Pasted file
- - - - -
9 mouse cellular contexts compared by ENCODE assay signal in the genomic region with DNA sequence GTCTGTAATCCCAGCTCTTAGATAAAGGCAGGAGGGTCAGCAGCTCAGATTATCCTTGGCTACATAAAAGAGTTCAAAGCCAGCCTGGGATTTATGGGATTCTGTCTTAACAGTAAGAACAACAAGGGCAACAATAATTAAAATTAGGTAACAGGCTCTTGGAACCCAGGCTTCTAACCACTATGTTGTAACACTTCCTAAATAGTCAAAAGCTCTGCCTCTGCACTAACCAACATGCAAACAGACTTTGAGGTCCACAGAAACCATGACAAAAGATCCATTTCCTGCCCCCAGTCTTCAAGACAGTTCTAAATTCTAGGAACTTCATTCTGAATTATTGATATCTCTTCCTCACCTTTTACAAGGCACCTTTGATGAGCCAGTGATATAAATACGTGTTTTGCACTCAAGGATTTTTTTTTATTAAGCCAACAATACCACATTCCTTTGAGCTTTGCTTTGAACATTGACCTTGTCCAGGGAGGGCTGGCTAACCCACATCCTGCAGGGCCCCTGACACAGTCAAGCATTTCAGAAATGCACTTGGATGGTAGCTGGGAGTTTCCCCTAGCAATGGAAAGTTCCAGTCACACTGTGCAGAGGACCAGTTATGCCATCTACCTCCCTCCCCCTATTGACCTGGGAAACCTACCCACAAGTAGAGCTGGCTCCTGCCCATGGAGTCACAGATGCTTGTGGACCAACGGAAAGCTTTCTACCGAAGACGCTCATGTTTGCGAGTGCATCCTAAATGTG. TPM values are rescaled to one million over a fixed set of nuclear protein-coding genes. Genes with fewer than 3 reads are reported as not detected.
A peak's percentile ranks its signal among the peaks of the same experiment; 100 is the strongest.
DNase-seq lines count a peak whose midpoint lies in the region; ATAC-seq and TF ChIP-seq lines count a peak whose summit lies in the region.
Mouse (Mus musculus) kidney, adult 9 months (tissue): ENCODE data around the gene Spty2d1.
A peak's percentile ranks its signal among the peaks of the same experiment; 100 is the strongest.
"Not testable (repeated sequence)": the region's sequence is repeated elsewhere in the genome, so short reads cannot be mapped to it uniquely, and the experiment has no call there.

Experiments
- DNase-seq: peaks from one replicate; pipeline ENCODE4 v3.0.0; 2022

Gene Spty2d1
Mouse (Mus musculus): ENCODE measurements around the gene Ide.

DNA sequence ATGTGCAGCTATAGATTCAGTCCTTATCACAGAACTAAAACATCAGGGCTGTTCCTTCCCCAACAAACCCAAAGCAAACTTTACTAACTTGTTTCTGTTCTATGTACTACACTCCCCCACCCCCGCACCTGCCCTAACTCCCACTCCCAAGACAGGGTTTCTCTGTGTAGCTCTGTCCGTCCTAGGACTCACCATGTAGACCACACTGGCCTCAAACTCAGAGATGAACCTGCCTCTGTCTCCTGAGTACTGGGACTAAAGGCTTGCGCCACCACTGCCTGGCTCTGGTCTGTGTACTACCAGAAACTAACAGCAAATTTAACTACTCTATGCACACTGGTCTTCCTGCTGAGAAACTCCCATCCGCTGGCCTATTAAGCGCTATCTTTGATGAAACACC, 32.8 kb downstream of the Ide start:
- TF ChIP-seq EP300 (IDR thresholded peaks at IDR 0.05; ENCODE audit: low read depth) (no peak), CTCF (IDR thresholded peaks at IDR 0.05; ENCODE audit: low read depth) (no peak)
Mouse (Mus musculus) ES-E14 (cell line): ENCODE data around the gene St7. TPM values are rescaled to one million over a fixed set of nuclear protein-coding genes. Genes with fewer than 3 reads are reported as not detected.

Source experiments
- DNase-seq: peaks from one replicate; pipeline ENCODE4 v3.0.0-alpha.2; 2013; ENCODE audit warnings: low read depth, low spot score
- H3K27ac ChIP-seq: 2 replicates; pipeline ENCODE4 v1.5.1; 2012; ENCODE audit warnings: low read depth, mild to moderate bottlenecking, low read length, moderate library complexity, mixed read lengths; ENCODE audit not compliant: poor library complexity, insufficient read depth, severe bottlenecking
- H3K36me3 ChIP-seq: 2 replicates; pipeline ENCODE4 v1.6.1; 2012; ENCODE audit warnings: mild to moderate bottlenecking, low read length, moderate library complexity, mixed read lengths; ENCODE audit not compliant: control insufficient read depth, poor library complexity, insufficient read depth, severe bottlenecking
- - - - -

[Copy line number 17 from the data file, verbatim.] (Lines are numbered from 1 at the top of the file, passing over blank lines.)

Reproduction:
- H3K36me3 ChIP-seq: 2 replicates; pipeline ENCODE4 v1.6.1; 2012; ENCODE audit warnings: mild to moderate bottlenecking, low read length, moderate library complexity, mixed read lengths; ENCODE audit not compliant: control insufficient read depth, poor library complexity, insufficient read depth, severe bottlenecking